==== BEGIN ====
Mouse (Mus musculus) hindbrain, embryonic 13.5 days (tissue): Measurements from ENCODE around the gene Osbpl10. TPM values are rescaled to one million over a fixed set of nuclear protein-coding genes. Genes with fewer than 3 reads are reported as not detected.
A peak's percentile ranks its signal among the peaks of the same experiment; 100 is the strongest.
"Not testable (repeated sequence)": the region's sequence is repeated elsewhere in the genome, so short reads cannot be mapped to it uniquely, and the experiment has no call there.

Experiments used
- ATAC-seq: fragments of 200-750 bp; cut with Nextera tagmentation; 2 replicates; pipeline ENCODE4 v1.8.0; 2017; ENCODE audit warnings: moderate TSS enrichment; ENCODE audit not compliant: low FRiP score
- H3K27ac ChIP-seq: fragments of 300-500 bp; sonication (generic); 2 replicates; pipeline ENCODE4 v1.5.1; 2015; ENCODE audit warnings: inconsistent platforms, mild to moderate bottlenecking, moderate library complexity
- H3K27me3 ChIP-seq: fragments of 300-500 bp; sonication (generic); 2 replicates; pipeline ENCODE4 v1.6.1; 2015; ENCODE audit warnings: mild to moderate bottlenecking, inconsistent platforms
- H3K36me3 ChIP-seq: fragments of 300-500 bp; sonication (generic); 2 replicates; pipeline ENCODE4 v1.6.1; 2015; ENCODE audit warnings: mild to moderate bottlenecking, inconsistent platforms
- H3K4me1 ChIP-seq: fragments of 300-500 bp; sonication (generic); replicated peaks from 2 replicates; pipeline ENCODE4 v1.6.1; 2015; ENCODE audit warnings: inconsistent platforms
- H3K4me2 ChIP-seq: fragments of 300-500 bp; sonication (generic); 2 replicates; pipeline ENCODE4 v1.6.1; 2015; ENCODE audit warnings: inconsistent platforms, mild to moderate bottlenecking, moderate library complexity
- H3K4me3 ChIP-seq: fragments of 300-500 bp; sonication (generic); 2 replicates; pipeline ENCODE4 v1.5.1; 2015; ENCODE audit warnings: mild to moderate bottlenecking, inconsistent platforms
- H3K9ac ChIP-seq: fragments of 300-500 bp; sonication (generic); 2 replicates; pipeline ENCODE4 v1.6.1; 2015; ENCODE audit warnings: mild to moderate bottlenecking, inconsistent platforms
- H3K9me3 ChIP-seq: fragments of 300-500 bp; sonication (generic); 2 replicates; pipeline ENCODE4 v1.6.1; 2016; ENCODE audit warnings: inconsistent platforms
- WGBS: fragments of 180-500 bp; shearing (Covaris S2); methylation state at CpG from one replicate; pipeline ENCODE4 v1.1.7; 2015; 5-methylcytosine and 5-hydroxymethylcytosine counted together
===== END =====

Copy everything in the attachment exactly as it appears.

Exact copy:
Mouse (Mus musculus) hindbrain, embryonic 13.5 days (tissue): Measurements from ENCODE around the gene Osbpl10. TPM values are rescaled to one million over a fixed set of nuclear protein-coding genes. Genes with fewer than 3 reads are reported as not detected.
A peak's percentile ranks its signal among the peaks of the same experiment; 100 is the strongest.
"Not testable (repeated sequence)": the region's sequence is repeated elsewhere in the genome, so short reads cannot be mapped to it uniquely, and the experiment has no call there.

Experiments used
- ATAC-seq: fragments of 200-750 bp; cut with Nextera tagmentation; 2 replicates; pipeline ENCODE4 v1.8.0; 2017; ENCODE audit warnings: moderate TSS enrichment; ENCODE audit not compliant: low FRiP score
- H3K27ac ChIP-seq: fragments of 300-500 bp; sonication (generic); 2 replicates; pipeline ENCODE4 v1.5.1; 2015; ENCODE audit warnings: inconsistent platforms, mild to moderate bottlenecking, moderate library complexity
- H3K27me3 ChIP-seq: fragments of 300-500 bp; sonication (generic); 2 replicates; pipeline ENCODE4 v1.6.1; 2015; ENCODE audit warnings: mild to moderate bottlenecking, inconsistent platforms
- H3K36me3 ChIP-seq: fragments of 300-500 bp; sonication (generic); 2 replicates; pipeline ENCODE4 v1.6.1; 2015; ENCODE audit warnings: mild to moderate bottlenecking, inconsistent platforms
- H3K4me1 ChIP-seq: fragments of 300-500 bp; sonication (generic); replicated peaks from 2 replicates; pipeline ENCODE4 v1.6.1; 2015; ENCODE audit warnings: inconsistent platforms
- H3K4me2 ChIP-seq: fragments of 300-500 bp; sonication (generic); 2 replicates; pipeline ENCODE4 v1.6.1; 2015; ENCODE audit warnings: inconsistent platforms, mild to moderate bottlenecking, moderate library complexity
- H3K4me3 ChIP-seq: fragments of 300-500 bp; sonication (generic); 2 replicates; pipeline ENCODE4 v1.5.1; 2015; ENCODE audit warnings: mild to moderate bottlenecking, inconsistent platforms
- H3K9ac ChIP-seq: fragments of 300-500 bp; sonication (generic); 2 replicates; pipeline ENCODE4 v1.6.1; 2015; ENCODE audit warnings: mild to moderate bottlenecking, inconsistent platforms
- H3K9me3 ChIP-seq: fragments of 300-500 bp; sonication (generic); 2 replicates; pipeline ENCODE4 v1.6.1; 2016; ENCODE audit warnings: inconsistent platforms
- WGBS: fragments of 180-500 bp; shearing (Covaris S2); methylation state at CpG from one replicate; pipeline ENCODE4 v1.1.7; 2015; 5-methylcytosine and 5-hydroxymethylcytosine counted together